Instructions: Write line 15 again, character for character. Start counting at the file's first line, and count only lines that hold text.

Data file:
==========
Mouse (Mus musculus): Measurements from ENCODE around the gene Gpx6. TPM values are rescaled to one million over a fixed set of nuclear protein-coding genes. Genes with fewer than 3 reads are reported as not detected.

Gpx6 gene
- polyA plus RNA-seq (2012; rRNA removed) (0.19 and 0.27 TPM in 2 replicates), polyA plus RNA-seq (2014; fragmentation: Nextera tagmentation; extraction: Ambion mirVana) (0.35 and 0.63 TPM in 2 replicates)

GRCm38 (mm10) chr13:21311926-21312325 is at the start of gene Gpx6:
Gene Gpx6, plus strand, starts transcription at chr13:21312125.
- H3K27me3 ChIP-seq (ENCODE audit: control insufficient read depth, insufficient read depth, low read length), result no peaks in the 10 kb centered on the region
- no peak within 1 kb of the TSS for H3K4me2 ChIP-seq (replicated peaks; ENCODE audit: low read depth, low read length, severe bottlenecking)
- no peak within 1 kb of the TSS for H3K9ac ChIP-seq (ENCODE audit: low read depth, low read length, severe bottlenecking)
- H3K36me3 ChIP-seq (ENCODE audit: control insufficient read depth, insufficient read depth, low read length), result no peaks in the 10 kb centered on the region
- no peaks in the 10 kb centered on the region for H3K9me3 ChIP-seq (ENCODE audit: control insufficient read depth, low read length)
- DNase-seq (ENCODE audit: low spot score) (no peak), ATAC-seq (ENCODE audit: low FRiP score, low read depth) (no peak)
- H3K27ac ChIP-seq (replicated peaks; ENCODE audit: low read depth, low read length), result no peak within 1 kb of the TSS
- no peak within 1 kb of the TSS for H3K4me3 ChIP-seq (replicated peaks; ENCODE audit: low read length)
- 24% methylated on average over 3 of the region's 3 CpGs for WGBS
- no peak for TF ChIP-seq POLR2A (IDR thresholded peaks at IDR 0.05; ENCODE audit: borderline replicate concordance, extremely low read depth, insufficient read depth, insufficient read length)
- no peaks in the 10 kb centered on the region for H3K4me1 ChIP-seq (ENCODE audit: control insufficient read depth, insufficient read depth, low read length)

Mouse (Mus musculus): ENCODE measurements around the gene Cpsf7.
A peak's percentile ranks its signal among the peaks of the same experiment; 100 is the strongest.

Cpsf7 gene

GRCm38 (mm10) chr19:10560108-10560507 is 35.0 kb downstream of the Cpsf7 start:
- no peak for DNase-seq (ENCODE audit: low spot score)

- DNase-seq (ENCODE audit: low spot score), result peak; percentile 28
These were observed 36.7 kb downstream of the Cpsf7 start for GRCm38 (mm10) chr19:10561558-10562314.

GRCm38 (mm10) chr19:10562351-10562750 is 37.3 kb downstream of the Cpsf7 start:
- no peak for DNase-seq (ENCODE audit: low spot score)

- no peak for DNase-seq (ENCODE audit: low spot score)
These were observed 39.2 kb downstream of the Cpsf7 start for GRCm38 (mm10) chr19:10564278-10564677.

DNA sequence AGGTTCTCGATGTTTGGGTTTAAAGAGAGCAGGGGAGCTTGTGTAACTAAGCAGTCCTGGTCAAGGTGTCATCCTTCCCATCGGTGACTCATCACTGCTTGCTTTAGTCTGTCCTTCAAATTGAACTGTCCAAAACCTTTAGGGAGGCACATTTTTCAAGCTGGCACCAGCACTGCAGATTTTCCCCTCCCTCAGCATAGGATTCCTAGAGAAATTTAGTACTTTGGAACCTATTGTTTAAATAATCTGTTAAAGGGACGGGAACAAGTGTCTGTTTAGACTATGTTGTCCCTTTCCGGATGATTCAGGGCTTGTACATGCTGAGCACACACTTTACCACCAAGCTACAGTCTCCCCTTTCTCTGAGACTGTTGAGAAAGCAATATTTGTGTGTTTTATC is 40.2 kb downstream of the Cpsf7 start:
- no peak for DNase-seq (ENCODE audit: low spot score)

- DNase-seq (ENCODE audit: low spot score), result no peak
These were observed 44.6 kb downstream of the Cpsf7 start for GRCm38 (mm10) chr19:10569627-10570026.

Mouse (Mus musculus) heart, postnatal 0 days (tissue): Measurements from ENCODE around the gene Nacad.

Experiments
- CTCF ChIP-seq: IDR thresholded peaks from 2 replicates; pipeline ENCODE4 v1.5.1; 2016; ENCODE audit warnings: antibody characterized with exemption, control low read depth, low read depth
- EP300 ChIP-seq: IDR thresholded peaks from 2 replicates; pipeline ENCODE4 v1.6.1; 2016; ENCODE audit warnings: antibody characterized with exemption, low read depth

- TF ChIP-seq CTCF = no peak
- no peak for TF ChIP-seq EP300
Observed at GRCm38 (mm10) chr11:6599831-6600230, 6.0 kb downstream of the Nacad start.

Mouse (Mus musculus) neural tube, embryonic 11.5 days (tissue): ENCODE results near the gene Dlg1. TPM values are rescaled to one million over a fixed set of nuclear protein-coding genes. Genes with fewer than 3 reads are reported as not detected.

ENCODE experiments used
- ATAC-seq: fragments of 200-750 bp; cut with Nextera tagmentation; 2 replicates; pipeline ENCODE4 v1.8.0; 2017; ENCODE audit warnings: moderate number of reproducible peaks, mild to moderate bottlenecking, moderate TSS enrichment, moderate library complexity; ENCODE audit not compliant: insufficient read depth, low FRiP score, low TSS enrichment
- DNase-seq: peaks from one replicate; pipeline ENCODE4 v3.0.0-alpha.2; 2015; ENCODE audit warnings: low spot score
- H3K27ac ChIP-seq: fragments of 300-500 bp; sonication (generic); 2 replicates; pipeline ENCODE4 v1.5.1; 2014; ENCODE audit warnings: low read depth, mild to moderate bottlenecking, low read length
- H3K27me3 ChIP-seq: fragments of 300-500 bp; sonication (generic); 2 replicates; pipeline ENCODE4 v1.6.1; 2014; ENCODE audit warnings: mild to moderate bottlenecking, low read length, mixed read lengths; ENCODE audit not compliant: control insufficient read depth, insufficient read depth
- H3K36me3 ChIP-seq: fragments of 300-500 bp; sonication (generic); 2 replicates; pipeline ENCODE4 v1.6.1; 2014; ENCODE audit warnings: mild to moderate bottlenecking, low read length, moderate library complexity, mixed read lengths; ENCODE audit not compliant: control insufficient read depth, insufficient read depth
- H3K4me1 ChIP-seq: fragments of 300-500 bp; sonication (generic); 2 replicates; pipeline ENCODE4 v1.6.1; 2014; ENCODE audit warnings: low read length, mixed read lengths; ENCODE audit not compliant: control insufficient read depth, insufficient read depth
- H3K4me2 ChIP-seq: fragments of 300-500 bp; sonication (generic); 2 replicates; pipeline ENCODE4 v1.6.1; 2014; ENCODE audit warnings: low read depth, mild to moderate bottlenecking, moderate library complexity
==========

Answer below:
- no peak for TF ChIP-seq POLR2A (IDR thresholded peaks at IDR 0.05; ENCODE audit: borderline replicate concordance, extremely low read depth, insufficient read depth, insufficient read length)